Tuesday, December 30, 2008

I should have known

I'm so angry over silly things today. I mean really completely silly things like my shoe is too tight, my sock is all bunched up and my co-workers are laughing out loud. The fax machine is beeping too often and getting on my nerves, my fingers are hitting the wrong keys. This isn't anything to be angry about on normal days, unless my blood sugar is high. I'm not really a tired high person, (unless I hit over 250) I am more of a very irritable and angry high person. As in, my blood is boiling and I need to be ALONE. I am the devil in other words. I should have known sooner that my blood sugar was whacked out. I've been pissed off all morning, about nothing. Nothing that matters, nothing that is anything to fret about.....but ohhhhh my meter that reads 217 mid morning says so. For me 217 is very, very high for this time of day. I "never" see anything over 120 this time of day....ahhhh....but sress is getting to me apparently. It isn't the number 217 that stresses me out, it is the 217feeling that eats me alive. I'm like a raving lunatic! How embarrasing!

When I arrived at work Hannah called to tell me Maddison is refusing to check her blood sugar before breakfast. I checked her in at 137 when I left for work a few hours prior, and I planned on letting them sleep in. But, Maddison would need to be re-checked at some point to make sure she is safe for sleeping in late. Gotta love Xmas vacation. No predictability. So, Hannah was trying to get her to check.....she was whiny and refusing, probably because Hannah was grumpy too and yelled at her. Fabulous. So, knowing Maddison, now she will be difficult and whiny all day. Grandma is there today to supervise a bit....this is exactly why the girls need some type of supervision for long days without a parent home. They just can't get along some days. If we didn't have the Diabetes shit to manage, they would be fine to lay around all day once in awhile. Diabetes is a pain in the ass when an 8yr old is "expected" to follow her management plan. Can't she just have a day off?

Now Hannah calls to say Maddison didn't bolus at all for her cereal as a snack. Fabulous. Cereal is a pre-bolus by about 30 minutes when I am home. I'm sure she is sitting in the high 300's by now. Here comes her devilish attitude to match. Add to that boredom and Maddison will be having some meltdowns shortly I am sure. I can feel my blood boiling again as I wait in anticipation of another phone call from Hannah. Up goes my blood sugar. This looks like a viscous cycle today. Why can't I just be pissed off because of my own bad attitude and blood sugar high at work? Why do I have to have kids at home causing drama and Maddison's entirely separate blood sugar issues to add to my stress? Can't I just be at work people? My mind is actually here and there! I have stress from both places at the same time. I used to enjoy the kids school vacations. I would take some time off from work and I didn't have to rely on anyone to manage Diabetes but myself. Now I sit here at work pissed off because I can't just manage it all myself. I'm a home mom, not a working mom. I've never planned on being a working mom when my kids were at home. Now I have no choice, as most mothers out there. I know, I shouldn't complain, but today I am. Too bad I can't just put my kids first as I always have. Today the bills come first. I am trapped here while my kids need me there. Or, at least the Diabetes needs me there.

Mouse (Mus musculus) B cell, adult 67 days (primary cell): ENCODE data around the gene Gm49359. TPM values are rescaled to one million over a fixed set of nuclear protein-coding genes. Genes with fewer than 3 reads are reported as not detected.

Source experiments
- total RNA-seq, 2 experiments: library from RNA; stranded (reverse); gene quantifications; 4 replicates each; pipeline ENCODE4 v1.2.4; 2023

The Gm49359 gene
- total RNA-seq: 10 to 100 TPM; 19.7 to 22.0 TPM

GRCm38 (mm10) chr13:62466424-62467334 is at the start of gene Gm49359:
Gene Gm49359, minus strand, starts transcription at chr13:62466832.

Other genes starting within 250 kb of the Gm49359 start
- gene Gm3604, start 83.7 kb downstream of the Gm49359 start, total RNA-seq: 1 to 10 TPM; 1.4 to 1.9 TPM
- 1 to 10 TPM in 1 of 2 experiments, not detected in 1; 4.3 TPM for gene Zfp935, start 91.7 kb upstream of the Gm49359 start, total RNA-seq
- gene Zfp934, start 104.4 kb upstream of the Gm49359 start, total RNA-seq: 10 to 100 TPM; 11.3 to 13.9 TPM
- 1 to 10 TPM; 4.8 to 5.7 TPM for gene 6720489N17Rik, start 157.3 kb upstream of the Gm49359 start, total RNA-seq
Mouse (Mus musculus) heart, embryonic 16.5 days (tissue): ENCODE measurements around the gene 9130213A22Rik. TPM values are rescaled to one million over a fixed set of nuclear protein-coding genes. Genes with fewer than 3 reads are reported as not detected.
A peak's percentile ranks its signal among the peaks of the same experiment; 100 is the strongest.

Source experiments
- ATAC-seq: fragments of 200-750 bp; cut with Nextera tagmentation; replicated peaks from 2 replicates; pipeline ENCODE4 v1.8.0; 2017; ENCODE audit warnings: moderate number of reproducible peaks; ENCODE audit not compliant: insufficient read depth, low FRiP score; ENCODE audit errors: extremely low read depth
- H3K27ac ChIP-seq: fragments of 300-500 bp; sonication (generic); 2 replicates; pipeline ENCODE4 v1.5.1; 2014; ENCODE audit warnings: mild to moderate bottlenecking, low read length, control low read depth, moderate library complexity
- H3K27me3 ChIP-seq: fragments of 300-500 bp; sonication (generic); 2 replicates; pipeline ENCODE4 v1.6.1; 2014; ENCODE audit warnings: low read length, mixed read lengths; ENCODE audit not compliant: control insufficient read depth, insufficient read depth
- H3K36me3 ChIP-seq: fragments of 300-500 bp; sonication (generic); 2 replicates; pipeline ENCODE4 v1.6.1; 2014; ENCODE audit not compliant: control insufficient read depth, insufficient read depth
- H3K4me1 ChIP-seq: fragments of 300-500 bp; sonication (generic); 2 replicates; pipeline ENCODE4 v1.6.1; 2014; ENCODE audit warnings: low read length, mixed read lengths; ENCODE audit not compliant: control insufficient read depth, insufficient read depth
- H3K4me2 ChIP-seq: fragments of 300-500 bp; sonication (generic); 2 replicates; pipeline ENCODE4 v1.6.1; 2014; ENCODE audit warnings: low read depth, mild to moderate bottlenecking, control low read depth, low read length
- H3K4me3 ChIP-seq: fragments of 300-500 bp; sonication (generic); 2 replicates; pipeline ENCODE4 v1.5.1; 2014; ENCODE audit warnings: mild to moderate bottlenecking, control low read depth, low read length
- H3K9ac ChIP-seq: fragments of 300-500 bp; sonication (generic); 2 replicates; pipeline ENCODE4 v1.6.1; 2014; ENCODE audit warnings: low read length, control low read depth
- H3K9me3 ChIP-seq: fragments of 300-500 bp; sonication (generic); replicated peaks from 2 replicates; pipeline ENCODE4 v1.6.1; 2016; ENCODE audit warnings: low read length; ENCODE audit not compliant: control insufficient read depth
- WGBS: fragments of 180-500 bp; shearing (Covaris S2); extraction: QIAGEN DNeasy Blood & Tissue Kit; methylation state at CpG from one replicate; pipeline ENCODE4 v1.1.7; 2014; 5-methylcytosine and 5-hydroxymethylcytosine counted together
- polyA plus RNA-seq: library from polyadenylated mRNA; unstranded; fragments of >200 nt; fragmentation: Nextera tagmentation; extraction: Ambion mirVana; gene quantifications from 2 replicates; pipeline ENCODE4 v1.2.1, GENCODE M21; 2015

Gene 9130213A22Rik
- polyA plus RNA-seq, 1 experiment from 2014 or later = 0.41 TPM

I'm also making phone calls to our Mortgage company, COBRA and Pharmacy on my lunch hour. I'm trying to pay bills that are piling up.... No wonder my blood sugar is creeping higher by the second. I haven't even eaten anything today. That probably doesn't help the grumpiness either. The mail order Pharmacy always screws up test strips. Every-damn-shipment. They send us 600 instead of 1200. Then I have to call both Endo's and get a new "prior auth" for more than 200 per month. This is the wrong day for me to play catch up with my pile of mail.

I should have known sooner to avoid frustrating things when my blood sugar is already high. Now I want to just say @!#$ it and walk away from it all. I thought my back hurts from pulling a muscle, but I am almost wondering if I have a Kidney infection brewing. My entire left flank area is screaming in pain. I'm a total mess today and my attitude is even worse. You should see this "devil" side that my poor family has to deal with when I am high. This isn't me at all. I don't even like myself at this point and I just want to crawl in bed and sleep off my anger headache. ICK. I should have checked my blood sugar sooner today, maybe I could have avoided the unwelcomed devil side of me. Probably not though I guess.

Sunday, December 28, 2008

I'm glad its over

Christmas. I'm so relieved it's over. We had many families to visit Christmas morning. Normally we do all holidays here at our house, so the running around was exhausting to say the least. We made some great memories as always and enjoyed being with each family although each visit was cut too short.